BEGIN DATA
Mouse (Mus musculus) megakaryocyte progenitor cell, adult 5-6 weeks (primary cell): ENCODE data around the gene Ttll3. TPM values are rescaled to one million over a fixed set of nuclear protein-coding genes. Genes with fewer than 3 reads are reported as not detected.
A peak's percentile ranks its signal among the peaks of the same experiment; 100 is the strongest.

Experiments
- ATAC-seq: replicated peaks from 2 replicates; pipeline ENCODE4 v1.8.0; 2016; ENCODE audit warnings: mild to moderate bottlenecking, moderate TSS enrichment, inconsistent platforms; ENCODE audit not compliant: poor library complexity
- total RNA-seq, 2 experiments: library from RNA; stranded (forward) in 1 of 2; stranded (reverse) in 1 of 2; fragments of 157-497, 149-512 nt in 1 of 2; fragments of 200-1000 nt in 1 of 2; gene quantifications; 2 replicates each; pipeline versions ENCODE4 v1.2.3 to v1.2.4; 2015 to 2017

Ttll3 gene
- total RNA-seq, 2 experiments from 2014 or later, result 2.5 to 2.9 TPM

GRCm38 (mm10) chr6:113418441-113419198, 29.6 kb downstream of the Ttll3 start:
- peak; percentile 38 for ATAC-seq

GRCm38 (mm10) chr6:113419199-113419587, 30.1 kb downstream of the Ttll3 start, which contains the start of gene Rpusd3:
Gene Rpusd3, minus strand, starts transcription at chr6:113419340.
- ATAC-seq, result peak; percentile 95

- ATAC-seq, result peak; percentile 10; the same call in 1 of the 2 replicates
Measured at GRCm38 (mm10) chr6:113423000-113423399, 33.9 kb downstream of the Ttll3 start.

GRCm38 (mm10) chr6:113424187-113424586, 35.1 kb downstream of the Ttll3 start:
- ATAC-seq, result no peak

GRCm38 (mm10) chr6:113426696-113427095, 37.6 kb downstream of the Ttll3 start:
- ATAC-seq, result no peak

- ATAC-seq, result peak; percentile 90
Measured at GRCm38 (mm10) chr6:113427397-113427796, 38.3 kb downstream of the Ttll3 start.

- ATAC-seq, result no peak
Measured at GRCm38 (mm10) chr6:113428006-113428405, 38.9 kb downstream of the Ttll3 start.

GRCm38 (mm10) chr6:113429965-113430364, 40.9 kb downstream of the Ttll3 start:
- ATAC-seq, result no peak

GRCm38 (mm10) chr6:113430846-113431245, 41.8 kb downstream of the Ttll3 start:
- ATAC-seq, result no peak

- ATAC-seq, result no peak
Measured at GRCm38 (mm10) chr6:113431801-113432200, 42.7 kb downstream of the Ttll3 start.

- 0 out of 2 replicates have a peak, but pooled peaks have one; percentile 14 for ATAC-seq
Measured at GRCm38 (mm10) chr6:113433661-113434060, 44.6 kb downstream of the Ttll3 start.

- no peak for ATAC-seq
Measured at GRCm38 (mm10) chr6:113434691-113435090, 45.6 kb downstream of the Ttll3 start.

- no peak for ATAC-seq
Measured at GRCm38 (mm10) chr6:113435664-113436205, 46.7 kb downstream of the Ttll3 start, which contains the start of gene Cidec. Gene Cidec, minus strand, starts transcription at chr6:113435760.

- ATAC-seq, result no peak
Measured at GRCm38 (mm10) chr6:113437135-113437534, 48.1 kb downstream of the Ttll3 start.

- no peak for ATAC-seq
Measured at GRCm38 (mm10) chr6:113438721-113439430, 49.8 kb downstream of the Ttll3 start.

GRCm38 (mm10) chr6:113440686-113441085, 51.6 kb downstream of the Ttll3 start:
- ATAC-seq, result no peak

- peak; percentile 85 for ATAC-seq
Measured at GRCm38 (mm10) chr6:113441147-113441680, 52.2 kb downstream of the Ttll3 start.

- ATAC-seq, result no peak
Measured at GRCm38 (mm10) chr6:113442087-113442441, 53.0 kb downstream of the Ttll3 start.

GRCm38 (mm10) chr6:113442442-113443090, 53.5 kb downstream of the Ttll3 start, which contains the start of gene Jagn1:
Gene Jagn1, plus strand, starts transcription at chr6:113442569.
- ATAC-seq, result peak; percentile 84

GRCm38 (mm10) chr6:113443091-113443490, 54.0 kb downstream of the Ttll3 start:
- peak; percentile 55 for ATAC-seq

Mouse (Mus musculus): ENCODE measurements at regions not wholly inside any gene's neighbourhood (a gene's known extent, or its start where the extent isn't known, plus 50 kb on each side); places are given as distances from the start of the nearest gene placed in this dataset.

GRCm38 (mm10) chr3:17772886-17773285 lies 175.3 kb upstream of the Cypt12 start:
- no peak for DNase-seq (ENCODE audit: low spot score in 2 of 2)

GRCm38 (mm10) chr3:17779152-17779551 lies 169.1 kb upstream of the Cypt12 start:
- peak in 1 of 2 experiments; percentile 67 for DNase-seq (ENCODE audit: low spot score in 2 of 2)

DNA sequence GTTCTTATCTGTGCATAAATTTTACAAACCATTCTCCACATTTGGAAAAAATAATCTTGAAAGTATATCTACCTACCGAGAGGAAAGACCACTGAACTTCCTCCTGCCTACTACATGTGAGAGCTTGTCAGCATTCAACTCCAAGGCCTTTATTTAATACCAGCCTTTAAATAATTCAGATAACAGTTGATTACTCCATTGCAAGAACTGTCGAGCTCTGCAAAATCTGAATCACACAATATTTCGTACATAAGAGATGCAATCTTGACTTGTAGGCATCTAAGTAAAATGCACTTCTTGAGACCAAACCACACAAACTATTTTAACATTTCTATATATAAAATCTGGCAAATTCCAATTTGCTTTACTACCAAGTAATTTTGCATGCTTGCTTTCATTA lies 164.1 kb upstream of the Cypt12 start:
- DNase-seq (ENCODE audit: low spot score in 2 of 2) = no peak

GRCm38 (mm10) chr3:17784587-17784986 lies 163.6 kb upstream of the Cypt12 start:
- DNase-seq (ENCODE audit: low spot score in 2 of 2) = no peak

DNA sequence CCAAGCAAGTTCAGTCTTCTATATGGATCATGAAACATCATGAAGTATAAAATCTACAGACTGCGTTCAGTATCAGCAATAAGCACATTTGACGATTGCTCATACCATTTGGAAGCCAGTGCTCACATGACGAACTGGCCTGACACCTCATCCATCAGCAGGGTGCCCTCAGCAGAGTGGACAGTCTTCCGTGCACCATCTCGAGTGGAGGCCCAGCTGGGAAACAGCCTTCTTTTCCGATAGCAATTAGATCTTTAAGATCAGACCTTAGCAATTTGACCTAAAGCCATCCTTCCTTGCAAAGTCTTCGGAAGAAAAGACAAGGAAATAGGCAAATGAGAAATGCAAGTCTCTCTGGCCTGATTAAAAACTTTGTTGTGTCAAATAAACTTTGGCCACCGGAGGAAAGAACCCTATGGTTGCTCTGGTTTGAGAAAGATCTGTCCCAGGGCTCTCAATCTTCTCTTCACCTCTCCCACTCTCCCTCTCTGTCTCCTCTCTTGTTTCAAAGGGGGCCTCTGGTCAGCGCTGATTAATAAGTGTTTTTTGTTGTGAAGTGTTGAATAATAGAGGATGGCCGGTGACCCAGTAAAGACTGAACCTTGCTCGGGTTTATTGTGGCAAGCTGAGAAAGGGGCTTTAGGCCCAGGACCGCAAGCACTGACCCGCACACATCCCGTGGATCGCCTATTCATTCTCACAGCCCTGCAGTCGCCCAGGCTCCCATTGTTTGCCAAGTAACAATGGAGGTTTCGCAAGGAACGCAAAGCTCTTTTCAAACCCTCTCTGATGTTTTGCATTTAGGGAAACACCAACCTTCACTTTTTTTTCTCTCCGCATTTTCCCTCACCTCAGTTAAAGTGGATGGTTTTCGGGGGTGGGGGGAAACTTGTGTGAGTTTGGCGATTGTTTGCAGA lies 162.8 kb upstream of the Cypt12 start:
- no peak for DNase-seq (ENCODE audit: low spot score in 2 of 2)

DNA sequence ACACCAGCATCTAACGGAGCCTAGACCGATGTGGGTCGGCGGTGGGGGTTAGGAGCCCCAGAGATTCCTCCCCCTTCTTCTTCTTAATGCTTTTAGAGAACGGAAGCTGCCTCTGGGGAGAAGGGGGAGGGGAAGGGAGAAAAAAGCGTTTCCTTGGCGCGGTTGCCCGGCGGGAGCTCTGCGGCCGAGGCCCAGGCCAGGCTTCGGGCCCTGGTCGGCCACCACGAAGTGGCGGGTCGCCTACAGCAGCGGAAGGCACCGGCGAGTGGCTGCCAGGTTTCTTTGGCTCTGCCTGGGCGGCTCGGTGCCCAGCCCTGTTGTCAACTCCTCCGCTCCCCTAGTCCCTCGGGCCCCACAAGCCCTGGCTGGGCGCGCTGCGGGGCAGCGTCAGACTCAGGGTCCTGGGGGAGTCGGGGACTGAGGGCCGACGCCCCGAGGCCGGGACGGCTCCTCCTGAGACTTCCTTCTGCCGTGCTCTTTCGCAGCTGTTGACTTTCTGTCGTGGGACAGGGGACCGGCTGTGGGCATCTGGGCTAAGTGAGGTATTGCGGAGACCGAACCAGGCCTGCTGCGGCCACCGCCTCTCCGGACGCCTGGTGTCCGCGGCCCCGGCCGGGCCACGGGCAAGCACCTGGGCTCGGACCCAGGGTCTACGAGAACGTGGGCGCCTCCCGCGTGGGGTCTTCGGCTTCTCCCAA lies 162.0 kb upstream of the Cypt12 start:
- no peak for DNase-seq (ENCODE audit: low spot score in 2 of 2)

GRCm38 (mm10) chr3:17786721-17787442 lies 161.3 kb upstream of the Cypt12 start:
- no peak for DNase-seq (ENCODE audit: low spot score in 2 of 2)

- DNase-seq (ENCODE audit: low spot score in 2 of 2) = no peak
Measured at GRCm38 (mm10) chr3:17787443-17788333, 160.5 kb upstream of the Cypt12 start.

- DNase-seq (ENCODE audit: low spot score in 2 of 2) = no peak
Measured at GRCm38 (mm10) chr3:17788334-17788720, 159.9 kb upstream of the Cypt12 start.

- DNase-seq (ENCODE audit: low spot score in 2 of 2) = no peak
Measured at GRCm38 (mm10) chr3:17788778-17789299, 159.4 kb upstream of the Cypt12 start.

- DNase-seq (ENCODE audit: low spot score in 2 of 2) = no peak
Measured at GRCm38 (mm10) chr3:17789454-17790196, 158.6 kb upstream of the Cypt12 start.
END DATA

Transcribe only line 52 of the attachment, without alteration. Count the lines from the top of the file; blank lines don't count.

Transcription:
- no peak for DNase-seq (ENCODE audit: low spot score in 2 of 2)